M. Hollstein and P. Kuhn
May 25, 2011
BERLIN - Gregor Gysi, leader of Germany's Die Linke (The Left), has one word to describe recent allegations that there is widespread anti-Semitism within his party: "Nonsense."
Though at times openly critical of Israel, the party neither espouses nor accepts anti-Semitism, insist Gysi and other Left leaders. "We need no lectures from outside parties," Die Linke veteran Klaus Ernst told the newspaper Westfälische Rundschau. "We have shown our position several times, and very clearly, we do not tolerate anti-Semitism in the Left party."
A highly anticipated (though still unpublished) report written recently by social scientist Samuel Salzborn and anti-Semitism expert Sebastian Voigt of the University of Leipzig suggests otherwise. The study, entitled "Anti-Semites as a Coalition Partner?" argues that "anti-Zionist anti-Semitism" has become a largely consensus position within the Left in recent years. It is even gaining force, the authors conclude.
Voigt and Salzborn were especially struck by critical attitudes towards Israel within Germany's western states. "Anti-Semitism has been nourished there within an anti-imperialist tradition that originated in the 1970s," said Salzborn in an interview with Die Welt.
In Herford, Left politician Erika Semaitis was the only member of the City Council to deny a grant to a synagogue – allegedly for financial reasons. In Bremen, members of the Left Party called for a boycott of Israeli fruit.
Anti-Israel attitudes by members of the Left reached a peak after the storming of the "Gaza flotilla" by Israeli soldiers in May 2010, which killed nine pro-Palestinian Turkish activists. Annette Groth, Inge Hoeger and Norman Paech, two deputies and a former deputy of the Left Party, participated in the flotilla, alongside several radical Islamic groups. The Left publicly appluaded their efforts. "We are very proud," said party-leader Gesine Lötzsch at the time.
Voigt and Salzborn found that this incident was used as propaganda at some party meetings, including during a panel discussion in Hamburg led by Jan van Aken. One listener suggested, to great applause, that the next convoy should be protected by the Turkish army so as to stick it to the "fascist regime in Israel."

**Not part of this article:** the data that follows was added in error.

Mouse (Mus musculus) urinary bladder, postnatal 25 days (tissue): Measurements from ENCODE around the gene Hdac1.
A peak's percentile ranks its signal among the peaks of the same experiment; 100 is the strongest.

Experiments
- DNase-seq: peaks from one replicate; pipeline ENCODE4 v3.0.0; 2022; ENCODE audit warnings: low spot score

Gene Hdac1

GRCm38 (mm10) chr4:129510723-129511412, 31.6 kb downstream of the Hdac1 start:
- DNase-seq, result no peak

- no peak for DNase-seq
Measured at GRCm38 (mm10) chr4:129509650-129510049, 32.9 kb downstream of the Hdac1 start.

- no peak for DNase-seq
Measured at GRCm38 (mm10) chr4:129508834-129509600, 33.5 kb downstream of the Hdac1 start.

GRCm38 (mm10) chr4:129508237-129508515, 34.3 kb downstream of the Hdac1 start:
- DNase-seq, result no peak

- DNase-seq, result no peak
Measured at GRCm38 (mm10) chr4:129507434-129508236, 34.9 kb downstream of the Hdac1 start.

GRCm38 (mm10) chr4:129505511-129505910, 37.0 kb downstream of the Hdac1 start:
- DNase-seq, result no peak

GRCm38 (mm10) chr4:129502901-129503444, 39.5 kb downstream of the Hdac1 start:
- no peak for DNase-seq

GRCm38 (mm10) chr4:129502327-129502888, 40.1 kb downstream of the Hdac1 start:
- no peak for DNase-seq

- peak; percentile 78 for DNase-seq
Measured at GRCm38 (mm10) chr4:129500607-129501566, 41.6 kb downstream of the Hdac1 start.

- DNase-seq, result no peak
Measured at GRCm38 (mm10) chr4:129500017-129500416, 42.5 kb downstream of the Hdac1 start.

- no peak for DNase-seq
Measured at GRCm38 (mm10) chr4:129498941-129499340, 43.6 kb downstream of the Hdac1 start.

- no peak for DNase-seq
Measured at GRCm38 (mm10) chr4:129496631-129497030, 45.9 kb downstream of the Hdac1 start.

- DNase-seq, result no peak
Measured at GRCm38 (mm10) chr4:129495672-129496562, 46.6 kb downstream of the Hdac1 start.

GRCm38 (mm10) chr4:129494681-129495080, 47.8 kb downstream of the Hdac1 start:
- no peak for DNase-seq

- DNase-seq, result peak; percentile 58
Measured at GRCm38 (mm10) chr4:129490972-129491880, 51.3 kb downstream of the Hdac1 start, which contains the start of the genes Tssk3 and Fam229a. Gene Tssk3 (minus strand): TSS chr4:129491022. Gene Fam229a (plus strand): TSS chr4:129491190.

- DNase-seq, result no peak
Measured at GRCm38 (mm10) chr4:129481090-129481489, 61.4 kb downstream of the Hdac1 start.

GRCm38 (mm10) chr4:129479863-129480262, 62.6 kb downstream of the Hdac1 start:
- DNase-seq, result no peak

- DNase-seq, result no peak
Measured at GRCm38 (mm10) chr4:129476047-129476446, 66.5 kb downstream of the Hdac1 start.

Only about a month before the Israeli commando operation against the "Mavi Marmara," the party had solidified its anti-Zionist stance in a resolution on the Middle East conflict. In it, the Left party recognized Israel's right to exist, but insisted at the same time that the Palestinian group Hamas – which has committed itself to the destruction of Israel – should be involved in future discussions.
Gregor Gysi blasted the report's claims, saying that criticisms of Israeli government policy and anti-Semitism are by no means the same thing.
Other members of the Left admit there are "problems," but point out that the party's leadership has been careful to distance itself in cases – such as the proposed fruit boycott – where junior members have taken particularly divisive stances. "These are by no means majority positions in the Left," said parliamentary secretary Dagmar Enkelmann
In some cases, however, allegations of anti-Semitism have come from within the party's own ranks. In recent years, there has been an "increase" in anti-Semitic incidents in the Left, says Benjamin-Christopher Krueger, founding member of BAK Shalom, a working group dedicated to fighting anti-Semitism, anti-zionism, and anti-Americanism within the Left party. According to Krueger, party leadership has distanced itself from anti-Semitism, but not done enough to actively combat it.
A case in point is Hermann Dierkes, the leader of the Left in Duisburg. In an interview conducted in early May, he compared Israeli policy towards the Palesinians with the Nazi regime. Dierkes said the Israelis are using methods against Palestinians that look "damn close to what the Nazis did in the 30s." The month before, a pamphlet mentioning the "so-called Holocaust" was briefly available on the Duisburg District Association website.
The BAK Shalom is increasingly attacked from within its own party. A Facebook group called "Stop the BAK Shalom" has already emerged as a reaction against the working group. "Anti-Germans, get lost from the Left ... you are whores of imperialism," has been written on the page. The Facebook page was founded by Christian Sedlak, who was in the running to be a Left candidate representing Dachau, Bavaria in the general election two years ago.